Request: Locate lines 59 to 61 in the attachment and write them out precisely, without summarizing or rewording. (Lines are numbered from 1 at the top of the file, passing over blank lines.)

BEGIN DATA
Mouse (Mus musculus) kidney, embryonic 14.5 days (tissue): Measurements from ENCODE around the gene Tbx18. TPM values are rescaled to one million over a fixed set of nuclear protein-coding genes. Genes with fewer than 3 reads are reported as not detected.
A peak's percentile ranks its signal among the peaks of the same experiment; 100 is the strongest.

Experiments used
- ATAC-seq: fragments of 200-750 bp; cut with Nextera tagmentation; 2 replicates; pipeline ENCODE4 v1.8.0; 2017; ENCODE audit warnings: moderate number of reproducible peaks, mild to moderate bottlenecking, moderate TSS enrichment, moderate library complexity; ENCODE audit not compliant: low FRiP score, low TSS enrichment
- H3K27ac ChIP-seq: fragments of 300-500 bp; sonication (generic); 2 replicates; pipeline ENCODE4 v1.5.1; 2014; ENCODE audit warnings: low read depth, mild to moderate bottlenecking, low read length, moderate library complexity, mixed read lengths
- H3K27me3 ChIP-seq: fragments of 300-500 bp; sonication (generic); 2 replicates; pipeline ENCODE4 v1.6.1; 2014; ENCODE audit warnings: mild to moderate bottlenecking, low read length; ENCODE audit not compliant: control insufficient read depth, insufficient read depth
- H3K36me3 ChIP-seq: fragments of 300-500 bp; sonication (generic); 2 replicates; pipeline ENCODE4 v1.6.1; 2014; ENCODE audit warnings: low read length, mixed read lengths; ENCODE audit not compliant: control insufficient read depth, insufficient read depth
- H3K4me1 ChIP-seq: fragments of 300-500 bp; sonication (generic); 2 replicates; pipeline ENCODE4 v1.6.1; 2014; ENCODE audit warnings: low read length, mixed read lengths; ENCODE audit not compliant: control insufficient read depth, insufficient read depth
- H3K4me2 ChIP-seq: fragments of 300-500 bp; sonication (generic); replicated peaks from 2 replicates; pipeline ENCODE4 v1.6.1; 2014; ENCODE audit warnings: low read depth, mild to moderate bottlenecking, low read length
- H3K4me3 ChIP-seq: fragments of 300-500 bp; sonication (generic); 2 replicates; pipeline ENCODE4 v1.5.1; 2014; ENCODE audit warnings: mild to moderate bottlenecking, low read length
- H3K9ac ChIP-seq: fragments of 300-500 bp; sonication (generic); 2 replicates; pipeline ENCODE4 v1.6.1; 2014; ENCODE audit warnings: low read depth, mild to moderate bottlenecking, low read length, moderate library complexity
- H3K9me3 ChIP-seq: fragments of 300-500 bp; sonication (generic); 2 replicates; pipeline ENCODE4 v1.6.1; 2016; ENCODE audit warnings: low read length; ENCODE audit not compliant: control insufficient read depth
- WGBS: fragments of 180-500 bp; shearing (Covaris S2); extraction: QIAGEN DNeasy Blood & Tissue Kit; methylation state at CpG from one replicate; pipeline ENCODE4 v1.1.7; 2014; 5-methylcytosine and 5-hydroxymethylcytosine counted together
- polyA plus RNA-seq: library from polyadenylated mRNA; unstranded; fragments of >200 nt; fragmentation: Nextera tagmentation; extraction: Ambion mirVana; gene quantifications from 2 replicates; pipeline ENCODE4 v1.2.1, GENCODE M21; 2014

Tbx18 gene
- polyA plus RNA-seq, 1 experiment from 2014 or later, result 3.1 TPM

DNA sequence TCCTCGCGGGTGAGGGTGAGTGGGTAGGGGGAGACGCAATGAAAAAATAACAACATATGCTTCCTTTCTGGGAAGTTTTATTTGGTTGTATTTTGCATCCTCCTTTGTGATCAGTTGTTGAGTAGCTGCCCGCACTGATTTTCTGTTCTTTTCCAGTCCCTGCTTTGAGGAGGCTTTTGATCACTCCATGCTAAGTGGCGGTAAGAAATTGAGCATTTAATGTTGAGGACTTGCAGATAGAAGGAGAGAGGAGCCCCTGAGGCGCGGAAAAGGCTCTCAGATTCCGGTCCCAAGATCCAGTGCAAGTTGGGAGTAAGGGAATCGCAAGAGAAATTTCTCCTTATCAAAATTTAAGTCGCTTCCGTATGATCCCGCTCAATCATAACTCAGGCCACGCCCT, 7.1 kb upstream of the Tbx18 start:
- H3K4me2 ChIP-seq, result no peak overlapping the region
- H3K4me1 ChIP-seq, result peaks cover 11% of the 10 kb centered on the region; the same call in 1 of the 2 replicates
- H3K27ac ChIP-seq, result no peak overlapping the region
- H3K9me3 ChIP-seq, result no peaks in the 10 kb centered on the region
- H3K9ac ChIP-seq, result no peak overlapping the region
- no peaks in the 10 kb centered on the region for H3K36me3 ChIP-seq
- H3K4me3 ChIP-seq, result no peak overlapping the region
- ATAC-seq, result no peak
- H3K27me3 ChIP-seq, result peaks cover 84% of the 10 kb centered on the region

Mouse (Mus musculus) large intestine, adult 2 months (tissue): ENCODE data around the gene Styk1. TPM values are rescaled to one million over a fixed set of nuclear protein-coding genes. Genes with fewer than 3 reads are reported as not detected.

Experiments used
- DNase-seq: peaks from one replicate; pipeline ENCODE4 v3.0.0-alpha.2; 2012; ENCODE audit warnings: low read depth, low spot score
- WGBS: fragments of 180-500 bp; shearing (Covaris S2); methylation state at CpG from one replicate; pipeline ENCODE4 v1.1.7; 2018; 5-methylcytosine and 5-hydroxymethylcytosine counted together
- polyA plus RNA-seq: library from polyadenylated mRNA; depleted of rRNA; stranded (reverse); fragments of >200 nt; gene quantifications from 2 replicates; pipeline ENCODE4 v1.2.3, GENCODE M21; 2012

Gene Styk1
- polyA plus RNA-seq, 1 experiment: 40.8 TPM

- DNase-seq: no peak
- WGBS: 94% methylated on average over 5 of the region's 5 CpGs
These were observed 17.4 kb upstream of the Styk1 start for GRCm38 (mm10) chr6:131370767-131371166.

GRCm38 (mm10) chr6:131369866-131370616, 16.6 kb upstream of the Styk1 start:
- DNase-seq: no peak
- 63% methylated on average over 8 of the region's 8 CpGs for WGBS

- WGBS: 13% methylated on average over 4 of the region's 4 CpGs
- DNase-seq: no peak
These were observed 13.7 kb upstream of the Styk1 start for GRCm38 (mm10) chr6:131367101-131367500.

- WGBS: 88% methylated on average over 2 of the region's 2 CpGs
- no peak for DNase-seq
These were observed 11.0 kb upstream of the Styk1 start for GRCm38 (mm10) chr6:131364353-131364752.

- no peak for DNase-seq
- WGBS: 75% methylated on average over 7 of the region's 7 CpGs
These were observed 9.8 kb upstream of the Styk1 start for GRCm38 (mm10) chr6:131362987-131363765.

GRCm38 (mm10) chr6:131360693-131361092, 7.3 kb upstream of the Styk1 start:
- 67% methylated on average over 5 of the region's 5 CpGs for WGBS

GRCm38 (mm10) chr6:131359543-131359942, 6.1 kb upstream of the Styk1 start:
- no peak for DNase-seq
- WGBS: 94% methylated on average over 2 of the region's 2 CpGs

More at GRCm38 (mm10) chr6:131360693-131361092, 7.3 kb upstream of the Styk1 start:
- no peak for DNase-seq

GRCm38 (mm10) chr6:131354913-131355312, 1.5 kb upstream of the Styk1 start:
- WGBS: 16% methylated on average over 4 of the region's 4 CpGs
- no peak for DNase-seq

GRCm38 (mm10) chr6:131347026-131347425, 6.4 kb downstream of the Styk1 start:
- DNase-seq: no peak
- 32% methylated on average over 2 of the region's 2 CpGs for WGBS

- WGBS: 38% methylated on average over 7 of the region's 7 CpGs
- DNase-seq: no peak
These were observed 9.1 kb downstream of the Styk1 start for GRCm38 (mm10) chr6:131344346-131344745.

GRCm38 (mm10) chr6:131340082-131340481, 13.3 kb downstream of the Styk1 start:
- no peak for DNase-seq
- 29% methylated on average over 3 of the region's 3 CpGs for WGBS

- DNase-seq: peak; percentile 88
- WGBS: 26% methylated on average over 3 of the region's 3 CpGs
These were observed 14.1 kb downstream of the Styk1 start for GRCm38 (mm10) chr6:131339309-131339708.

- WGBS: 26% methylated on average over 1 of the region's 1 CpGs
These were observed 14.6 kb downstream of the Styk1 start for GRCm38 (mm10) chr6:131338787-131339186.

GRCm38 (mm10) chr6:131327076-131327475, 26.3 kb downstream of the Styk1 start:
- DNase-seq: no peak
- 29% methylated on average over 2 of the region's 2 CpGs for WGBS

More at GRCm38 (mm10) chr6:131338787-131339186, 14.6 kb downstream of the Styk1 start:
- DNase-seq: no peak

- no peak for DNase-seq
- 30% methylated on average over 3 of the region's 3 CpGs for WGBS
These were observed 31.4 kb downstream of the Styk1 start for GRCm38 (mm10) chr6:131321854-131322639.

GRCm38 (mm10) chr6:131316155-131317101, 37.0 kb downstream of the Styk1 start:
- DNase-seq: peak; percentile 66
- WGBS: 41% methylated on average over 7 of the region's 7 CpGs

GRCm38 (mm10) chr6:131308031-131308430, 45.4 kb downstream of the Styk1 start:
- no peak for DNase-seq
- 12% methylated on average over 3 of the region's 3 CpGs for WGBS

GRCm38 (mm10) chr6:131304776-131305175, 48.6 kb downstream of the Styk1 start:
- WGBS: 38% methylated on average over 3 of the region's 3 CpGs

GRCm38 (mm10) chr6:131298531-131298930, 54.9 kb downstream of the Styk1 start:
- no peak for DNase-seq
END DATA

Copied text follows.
GRCm38 (mm10) chr6:131347026-131347425, 6.4 kb downstream of the Styk1 start:
- DNase-seq: no peak
- 32% methylated on average over 2 of the region's 2 CpGs for WGBS